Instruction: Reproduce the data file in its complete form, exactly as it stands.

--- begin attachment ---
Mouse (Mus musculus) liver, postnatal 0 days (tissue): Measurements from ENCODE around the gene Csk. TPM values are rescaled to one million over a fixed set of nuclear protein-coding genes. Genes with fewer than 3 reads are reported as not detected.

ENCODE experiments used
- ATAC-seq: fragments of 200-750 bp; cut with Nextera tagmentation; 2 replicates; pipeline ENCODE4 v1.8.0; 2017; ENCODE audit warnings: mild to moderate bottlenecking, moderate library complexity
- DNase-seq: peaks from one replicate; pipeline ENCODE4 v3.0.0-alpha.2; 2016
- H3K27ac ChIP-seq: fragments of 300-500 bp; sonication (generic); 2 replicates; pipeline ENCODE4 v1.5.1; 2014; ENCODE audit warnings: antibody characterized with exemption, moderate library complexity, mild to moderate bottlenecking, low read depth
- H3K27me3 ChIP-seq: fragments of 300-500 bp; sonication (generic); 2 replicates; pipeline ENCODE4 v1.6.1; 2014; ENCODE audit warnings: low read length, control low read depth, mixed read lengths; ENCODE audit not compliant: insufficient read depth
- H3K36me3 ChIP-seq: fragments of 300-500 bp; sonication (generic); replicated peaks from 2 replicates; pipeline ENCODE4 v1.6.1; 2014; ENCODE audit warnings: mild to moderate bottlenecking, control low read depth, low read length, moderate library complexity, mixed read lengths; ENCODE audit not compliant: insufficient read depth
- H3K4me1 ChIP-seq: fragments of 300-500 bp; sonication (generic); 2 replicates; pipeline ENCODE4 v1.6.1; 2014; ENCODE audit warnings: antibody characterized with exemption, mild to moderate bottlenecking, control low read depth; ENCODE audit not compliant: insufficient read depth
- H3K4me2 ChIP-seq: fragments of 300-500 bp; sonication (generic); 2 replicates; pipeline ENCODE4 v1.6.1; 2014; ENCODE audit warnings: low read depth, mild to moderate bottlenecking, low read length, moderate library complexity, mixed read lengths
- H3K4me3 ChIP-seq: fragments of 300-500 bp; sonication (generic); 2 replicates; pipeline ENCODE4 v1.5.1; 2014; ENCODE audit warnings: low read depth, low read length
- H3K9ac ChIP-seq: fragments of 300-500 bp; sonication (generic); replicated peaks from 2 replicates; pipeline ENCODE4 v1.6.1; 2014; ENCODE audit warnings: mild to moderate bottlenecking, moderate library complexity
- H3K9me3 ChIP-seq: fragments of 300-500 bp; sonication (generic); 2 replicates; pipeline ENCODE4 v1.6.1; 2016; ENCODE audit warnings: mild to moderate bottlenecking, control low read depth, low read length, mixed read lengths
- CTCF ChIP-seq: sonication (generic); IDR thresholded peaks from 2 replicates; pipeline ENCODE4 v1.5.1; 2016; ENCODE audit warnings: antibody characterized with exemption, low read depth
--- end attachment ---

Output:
Mouse (Mus musculus) liver, postnatal 0 days (tissue): Measurements from ENCODE around the gene Csk. TPM values are rescaled to one million over a fixed set of nuclear protein-coding genes. Genes with fewer than 3 reads are reported as not detected.

ENCODE experiments used
- ATAC-seq: fragments of 200-750 bp; cut with Nextera tagmentation; 2 replicates; pipeline ENCODE4 v1.8.0; 2017; ENCODE audit warnings: mild to moderate bottlenecking, moderate library complexity
- DNase-seq: peaks from one replicate; pipeline ENCODE4 v3.0.0-alpha.2; 2016
- H3K27ac ChIP-seq: fragments of 300-500 bp; sonication (generic); 2 replicates; pipeline ENCODE4 v1.5.1; 2014; ENCODE audit warnings: antibody characterized with exemption, moderate library complexity, mild to moderate bottlenecking, low read depth
- H3K27me3 ChIP-seq: fragments of 300-500 bp; sonication (generic); 2 replicates; pipeline ENCODE4 v1.6.1; 2014; ENCODE audit warnings: low read length, control low read depth, mixed read lengths; ENCODE audit not compliant: insufficient read depth
- H3K36me3 ChIP-seq: fragments of 300-500 bp; sonication (generic); replicated peaks from 2 replicates; pipeline ENCODE4 v1.6.1; 2014; ENCODE audit warnings: mild to moderate bottlenecking, control low read depth, low read length, moderate library complexity, mixed read lengths; ENCODE audit not compliant: insufficient read depth
- H3K4me1 ChIP-seq: fragments of 300-500 bp; sonication (generic); 2 replicates; pipeline ENCODE4 v1.6.1; 2014; ENCODE audit warnings: antibody characterized with exemption, mild to moderate bottlenecking, control low read depth; ENCODE audit not compliant: insufficient read depth
- H3K4me2 ChIP-seq: fragments of 300-500 bp; sonication (generic); 2 replicates; pipeline ENCODE4 v1.6.1; 2014; ENCODE audit warnings: low read depth, mild to moderate bottlenecking, low read length, moderate library complexity, mixed read lengths
- H3K4me3 ChIP-seq: fragments of 300-500 bp; sonication (generic); 2 replicates; pipeline ENCODE4 v1.5.1; 2014; ENCODE audit warnings: low read depth, low read length
- H3K9ac ChIP-seq: fragments of 300-500 bp; sonication (generic); replicated peaks from 2 replicates; pipeline ENCODE4 v1.6.1; 2014; ENCODE audit warnings: mild to moderate bottlenecking, moderate library complexity
- H3K9me3 ChIP-seq: fragments of 300-500 bp; sonication (generic); 2 replicates; pipeline ENCODE4 v1.6.1; 2016; ENCODE audit warnings: mild to moderate bottlenecking, control low read depth, low read length, mixed read lengths
- CTCF ChIP-seq: sonication (generic); IDR thresholded peaks from 2 replicates; pipeline ENCODE4 v1.5.1; 2016; ENCODE audit warnings: antibody characterized with exemption, low read depth